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1I'm trying to make a limit-less factorial function (just out of curiosity.) This works for large n (tried up to 100000 and it seems to work, although I can't check the output value for correctness because, well, it's LARGE!)

(BigInt(1) to n).reduceRight(_*_)

But I'm afraid that the whole BigInt(1) to n range might be in memory, while I just need it element by element for reduceRight. Taking a look at Scala's standard library code it looks like BigInt(1) to n actually outputs the whole Range and not a lazy Stream but I found Stream.range which I can use like this (notice the n+1, stream range is exclusive)

Stream.range[BigInt](BigInt(1), BigInt(n+1)).reduceRight(_*_)

It works for n=10000 (for some reason it takes a little bit longer! which makes me think that maybe the normal range is actually a Stream too?) but for n=100000 I get this stack overflow

    at java.math.BigInteger.add(Unknown Source)
    at scala.math.BigInt.$plus(BigInt.scala:161)
    at scala.math.Numeric$BigIntIsIntegral$
    at scala.math.Numeric$BigIntIsIntegral$.plus(Numeric.scala:40)
    at scala.math.Numeric$BigIntIsIntegral$.plus(Numeric.scala:40)
    at scala.math.Numeric$Ops.$plus(Numeric.scala:208)
    at scala.collection.immutable.Stream$$anonfun$range$1.apply(Stream.scala:695)
    at scala.collection.immutable.Stream$$anonfun$range$1.apply(Stream.scala:695)
    at scala.collection.immutable.Stream$Cons.tail(Stream.scala:634)
    at scala.collection.immutable.Stream$Cons.tail(Stream.scala:626)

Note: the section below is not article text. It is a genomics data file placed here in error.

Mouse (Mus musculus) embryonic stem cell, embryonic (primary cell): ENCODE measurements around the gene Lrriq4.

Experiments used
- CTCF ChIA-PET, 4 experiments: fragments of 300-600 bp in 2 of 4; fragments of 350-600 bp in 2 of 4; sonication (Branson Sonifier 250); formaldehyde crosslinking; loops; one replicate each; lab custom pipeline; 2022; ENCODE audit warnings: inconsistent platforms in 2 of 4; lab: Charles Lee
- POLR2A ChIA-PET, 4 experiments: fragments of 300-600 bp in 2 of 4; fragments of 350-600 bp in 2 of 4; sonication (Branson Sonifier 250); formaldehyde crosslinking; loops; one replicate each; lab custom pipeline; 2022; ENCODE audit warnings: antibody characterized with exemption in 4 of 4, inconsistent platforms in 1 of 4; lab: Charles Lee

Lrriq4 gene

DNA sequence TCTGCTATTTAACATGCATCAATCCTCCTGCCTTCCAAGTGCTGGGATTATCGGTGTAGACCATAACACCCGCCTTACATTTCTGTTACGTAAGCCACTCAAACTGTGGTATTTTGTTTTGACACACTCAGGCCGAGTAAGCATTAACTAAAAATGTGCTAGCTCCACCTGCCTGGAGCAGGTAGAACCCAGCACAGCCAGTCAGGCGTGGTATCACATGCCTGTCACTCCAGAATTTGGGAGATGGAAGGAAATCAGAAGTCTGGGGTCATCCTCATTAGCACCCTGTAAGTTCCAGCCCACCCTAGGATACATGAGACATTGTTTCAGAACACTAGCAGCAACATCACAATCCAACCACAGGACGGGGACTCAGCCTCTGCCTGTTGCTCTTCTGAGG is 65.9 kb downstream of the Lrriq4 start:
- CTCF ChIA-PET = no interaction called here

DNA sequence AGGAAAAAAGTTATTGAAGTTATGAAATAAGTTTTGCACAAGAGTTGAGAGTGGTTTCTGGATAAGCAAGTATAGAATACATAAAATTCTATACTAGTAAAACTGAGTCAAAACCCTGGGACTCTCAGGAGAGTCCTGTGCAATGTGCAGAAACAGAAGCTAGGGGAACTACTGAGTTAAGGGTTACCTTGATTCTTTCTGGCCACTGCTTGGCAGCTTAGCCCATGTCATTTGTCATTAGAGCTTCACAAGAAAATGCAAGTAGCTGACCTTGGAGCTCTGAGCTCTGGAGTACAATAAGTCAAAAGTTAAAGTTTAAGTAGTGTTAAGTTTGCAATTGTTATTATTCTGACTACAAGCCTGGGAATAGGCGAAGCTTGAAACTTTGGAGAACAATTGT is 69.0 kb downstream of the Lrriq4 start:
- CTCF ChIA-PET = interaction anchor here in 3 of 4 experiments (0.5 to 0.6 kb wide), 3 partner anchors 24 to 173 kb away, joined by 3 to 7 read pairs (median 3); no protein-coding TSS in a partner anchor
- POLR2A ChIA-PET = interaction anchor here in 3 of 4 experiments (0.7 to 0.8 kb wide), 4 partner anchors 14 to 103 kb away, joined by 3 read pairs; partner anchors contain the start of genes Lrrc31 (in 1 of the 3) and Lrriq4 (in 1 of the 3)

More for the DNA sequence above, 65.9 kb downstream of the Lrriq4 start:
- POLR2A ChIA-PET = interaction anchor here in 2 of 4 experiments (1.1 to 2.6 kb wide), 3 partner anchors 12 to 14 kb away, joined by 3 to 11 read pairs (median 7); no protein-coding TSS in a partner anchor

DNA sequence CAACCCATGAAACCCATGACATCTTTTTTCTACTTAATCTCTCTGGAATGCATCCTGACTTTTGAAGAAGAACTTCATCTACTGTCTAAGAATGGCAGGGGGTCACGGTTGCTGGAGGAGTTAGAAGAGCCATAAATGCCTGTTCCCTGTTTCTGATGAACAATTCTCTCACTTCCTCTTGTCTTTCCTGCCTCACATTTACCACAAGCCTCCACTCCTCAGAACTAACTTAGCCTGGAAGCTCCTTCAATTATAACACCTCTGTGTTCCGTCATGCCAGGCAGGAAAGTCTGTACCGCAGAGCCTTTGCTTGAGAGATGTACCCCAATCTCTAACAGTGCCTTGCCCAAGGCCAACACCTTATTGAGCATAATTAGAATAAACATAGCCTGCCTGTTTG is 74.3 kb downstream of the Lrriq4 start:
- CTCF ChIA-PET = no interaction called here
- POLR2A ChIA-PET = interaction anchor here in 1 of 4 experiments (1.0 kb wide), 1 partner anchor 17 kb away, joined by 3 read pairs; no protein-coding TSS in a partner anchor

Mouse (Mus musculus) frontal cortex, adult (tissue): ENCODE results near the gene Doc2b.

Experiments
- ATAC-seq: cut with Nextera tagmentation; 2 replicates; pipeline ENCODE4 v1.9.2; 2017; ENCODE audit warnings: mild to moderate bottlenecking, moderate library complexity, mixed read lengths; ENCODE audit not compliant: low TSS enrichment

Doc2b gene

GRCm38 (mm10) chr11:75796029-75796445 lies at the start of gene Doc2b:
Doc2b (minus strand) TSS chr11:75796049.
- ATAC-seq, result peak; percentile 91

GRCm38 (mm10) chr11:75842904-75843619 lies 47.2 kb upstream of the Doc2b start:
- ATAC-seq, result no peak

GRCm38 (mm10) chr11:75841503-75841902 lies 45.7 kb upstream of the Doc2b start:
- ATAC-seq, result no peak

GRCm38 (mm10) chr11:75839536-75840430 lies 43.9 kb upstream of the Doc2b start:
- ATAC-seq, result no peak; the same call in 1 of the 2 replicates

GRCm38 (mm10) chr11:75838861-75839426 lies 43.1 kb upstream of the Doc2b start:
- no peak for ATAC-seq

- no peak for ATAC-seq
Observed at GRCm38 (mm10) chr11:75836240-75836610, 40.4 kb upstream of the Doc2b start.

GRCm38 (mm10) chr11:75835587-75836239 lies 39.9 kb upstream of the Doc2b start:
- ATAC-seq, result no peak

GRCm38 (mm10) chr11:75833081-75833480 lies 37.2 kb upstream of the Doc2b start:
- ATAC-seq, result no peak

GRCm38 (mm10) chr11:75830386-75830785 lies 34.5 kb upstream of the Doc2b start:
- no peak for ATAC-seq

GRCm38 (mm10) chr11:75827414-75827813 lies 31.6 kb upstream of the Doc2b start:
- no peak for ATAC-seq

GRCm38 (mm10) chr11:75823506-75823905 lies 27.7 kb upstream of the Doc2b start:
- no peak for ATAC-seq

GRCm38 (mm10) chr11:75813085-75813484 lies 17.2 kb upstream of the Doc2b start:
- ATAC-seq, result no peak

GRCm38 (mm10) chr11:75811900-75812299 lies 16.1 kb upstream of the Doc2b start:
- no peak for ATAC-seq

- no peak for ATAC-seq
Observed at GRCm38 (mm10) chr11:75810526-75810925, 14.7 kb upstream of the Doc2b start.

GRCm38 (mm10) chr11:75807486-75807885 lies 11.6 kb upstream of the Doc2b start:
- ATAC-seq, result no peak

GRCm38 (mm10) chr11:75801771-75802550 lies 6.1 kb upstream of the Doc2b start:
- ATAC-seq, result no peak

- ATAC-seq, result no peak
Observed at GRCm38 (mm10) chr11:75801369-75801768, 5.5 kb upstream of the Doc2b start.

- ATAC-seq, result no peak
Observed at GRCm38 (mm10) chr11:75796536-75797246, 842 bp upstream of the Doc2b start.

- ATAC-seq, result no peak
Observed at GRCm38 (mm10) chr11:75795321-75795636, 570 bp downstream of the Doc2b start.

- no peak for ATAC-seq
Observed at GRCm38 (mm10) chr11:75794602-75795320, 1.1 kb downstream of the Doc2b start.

at scala.collection.LinearSeqOptimized$class.reduceRight(LinearSeqOptimized.scala:130)
    at scala.collection.immutable.Stream.reduceRight(Stream.scala:47)
    at scala.collection.LinearSeqOptimized$class.reduceRight(LinearSeqOptimized.scala:131)
    at scala.collection.immutable.Stream.reduceRight(Stream.scala:47)
    at scala.collection.LinearSeqOptimized$class.reduceRight(LinearSeqOptimized.scala:131)
    at scala.collection.immutable.Stream.reduceRight(Stream.scala:47)

It's obvious that reduceRight is calling itself like this

reduceRight(reduceRight(first, second, op), third, op)...

And thus the stack overflow. I assume it's not tail-call optimized because it first reduces and then operates prior to returning the value, so it can't be optimized. How could I approach this problem then? Should I ditch the functional approach and aim for custom imperative-style code for reducing?

What strikes me as a very odd thing is that the (BigInt(1) to n).reduceRight(_*_) does not overflow for large n while almost the same using a stream does... What's going on here?

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4 Answers 4

up vote 7 down vote accepted

reduceLeft is implemented to compute as it goes on streams (and it calls in order). You can verify as follows:

Stream.range(1,10).map(i => print(i)).reduceLeft((a,b) => println("r"))

Or you can use tail recursion:

final def fac(n: BigInt, prod: BigInt = BigInt(1)): BigInt = {
  if (n<2) prod else fac(n-1,prod*n)

(as Travis points out, it'd be faster to multiply the small numbers first, which would take an extra line).